There’s no shortage of talented photographers out there and most of us have our favourites. But have you ever considered asking them for a few tips? I’ll preface this by pointing out that not everyone has the time to reply, but there’s no harm in writing a politely worded email or even sending a handwritten letter. If that doesn’t work, many professional photographers run workshops or seminars, where you’ll get the chance to meet and chat to them in person.
6. Take your camera out more
This shouldn’t be hard to achieve as most of us now own smartphones with decent inbuilt cameras. That said, I’ve lost count how many times I’ve witnessed something special, only to regret leaving my dedicated camera at home. This is where small, lightweight CSC bodies and tiny lenses (like Samayang’s new 35mm pancake lens) really come into their own. But, if carrying even a smaller camera is simply too impractical, try designating days in which to keep a camera by your side at all times. Just make sure you invest in a good strap or bag to keep your equipment safe.
7. Share your work online
It’s never been easier to get your work out there. Of course, that does mean you’re vying for exposure among an ever increasing legion of photographers doing exactly the same thing. But building an online profile is so easy, there’s virtually no excuse not to! At worst, you’ll gradually build a comprehensive portfolio of work and invite feedback, at best, the exposure could lead to new contacts, opportunities or even jobs.
8. Immerse yourself within the photographic community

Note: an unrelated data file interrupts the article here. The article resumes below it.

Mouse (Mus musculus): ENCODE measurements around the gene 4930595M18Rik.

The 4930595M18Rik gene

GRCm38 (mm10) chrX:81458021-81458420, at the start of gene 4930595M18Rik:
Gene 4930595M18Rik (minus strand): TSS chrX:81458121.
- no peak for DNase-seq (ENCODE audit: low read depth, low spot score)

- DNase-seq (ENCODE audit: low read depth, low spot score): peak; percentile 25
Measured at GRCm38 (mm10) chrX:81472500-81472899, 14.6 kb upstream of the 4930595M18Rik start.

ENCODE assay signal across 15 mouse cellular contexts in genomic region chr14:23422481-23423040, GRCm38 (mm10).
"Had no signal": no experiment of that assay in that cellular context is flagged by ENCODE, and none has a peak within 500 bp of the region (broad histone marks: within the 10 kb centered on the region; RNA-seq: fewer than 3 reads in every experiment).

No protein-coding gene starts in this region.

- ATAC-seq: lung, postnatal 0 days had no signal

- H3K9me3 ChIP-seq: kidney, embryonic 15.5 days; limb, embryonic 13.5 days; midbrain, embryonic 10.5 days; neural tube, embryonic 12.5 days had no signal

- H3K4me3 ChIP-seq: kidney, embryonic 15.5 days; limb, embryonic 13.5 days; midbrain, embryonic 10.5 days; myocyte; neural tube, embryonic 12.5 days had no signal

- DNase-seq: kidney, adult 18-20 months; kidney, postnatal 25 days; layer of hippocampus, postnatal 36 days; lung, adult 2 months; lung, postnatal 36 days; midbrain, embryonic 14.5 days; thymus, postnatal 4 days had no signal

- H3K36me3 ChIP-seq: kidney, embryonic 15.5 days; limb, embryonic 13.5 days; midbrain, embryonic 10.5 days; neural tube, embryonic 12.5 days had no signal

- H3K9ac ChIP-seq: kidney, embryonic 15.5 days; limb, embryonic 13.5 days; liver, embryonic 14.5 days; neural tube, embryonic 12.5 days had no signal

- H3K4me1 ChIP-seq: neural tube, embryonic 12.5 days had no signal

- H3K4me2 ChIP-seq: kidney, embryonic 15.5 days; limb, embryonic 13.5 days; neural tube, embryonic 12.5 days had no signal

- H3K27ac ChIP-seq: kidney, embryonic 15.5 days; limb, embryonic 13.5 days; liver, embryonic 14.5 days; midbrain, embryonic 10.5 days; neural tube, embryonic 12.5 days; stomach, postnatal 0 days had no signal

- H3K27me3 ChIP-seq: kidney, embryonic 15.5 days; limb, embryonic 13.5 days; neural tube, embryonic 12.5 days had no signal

Whether you’re chatting with other photographers via social media or forums, going to classes, workshops or seminars, or attending big events such as The Photography Show, you’ve plenty of opportunities to immerse yourself within the photographic community — social media groups make it particularly easy to engage with fellow enthusiasts on even the most niche subjects. Engaging with the photographic community is a great way to learn from other photographers, make new contacts and generally get your name out there.
9. Print your work
Digital photography has revolutionised the photographic industry in a myriad of positives ways, but with trillions of photographs residing in digital storage devices or on social media profiles, how often do we actually print our work? I’m not suggesting you print everything, but viewing a large, professionally printed photograph is infinitely more satisfying than staring at a poorly calibrated computer screen or cracked mobile phone. It’s also a great way to critique your work; you’d be surprised at what you can miss on-screen, but notice on paper! Finally, a framed photograph can make a meaningful and personal present for a loved one.
10. Stop making excuses!
All photographers have to deal with problematic circumstances beyond their control, but it's easy to find excuses as to why you shouldn't brave the weather or get up at 4am to capture a fantastic shot. So, whenever you feel yourself putting obstacles in the way of your photography, push forward — getting out of the front door is the hardest part!
Lacking the correct equipment is a particularly convenient excuse, but it's something that almost every photographer has to contend with at some point. I shot the Formula 1 car (above) with the only lens I had on my person, a beat-up old Nikkor 28-85mm f/3.5-4.5. Admittedly, I was able to crop into the image, having shot it on my Nikon D800, but I was pleased that I managed to use the panning technique from high up in a grandstand, while still managing to keep the car tack sharp.
Turning up to a race track like Silverstone without a telephoto lens isn't advised, as spectators are positioned a long way from the track. But instead of leaving my camera in the car, I decided to take it out anyway and am glad I did. Not only did I enjoy the challenge, but I managed to capture a great memory too. Isn't that what photography's all about?
So, immerse yourself in the community, grab your kit and enjoy the challenge. Here's to a great year of photography. In fact, I think I'm going to head out with my camera right now, I've got a funny feeling I'm going to hit 10,000 steps after all...